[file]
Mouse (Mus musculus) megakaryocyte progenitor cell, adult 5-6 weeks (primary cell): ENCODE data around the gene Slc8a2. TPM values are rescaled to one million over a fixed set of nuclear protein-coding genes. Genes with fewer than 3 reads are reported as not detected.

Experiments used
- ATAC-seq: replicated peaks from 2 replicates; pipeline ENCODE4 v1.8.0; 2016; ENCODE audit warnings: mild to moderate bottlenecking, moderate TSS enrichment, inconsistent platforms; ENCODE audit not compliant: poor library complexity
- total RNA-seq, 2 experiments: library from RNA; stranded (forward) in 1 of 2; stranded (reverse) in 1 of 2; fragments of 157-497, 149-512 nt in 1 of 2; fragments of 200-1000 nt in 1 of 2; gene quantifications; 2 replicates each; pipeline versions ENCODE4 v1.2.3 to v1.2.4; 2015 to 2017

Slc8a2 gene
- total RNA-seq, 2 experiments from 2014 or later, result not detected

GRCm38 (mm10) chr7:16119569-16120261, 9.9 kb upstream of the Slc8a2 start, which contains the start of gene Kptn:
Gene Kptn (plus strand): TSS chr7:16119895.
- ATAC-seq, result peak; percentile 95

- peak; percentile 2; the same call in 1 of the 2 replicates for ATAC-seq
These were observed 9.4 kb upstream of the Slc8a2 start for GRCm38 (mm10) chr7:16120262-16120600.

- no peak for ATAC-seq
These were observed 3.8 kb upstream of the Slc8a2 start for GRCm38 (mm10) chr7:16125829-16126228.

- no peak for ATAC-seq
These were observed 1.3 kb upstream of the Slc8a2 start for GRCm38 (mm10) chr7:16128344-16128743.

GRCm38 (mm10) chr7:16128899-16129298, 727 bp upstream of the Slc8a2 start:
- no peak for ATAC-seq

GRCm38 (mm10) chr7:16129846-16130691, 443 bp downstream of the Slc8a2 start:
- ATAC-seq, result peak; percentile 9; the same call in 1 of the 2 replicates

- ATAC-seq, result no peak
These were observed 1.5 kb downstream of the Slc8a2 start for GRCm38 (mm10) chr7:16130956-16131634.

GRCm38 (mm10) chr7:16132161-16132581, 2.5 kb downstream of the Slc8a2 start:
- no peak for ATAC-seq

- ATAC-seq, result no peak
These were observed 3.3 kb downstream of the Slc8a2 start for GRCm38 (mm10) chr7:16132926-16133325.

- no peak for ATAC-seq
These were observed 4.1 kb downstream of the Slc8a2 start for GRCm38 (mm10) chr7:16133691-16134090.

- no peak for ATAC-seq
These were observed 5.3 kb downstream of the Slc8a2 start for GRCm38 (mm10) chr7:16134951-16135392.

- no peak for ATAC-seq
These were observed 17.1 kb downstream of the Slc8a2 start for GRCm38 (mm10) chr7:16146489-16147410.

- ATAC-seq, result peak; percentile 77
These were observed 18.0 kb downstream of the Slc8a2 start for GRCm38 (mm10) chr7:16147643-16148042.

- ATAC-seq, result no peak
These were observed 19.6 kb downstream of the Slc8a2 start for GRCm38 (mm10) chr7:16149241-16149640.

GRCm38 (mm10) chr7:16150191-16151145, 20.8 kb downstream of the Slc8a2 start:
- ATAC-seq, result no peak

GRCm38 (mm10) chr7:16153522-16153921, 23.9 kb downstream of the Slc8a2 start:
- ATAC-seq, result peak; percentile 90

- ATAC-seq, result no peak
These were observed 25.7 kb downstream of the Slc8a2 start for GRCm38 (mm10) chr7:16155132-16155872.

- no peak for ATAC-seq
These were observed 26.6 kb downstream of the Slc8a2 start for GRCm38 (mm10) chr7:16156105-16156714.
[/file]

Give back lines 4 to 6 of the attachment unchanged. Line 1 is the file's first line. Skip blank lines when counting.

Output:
- total RNA-seq, 2 experiments: library from RNA; stranded (forward) in 1 of 2; stranded (reverse) in 1 of 2; fragments of 157-497, 149-512 nt in 1 of 2; fragments of 200-1000 nt in 1 of 2; gene quantifications; 2 replicates each; pipeline versions ENCODE4 v1.2.3 to v1.2.4; 2015 to 2017

Slc8a2 gene
- total RNA-seq, 2 experiments from 2014 or later, result not detected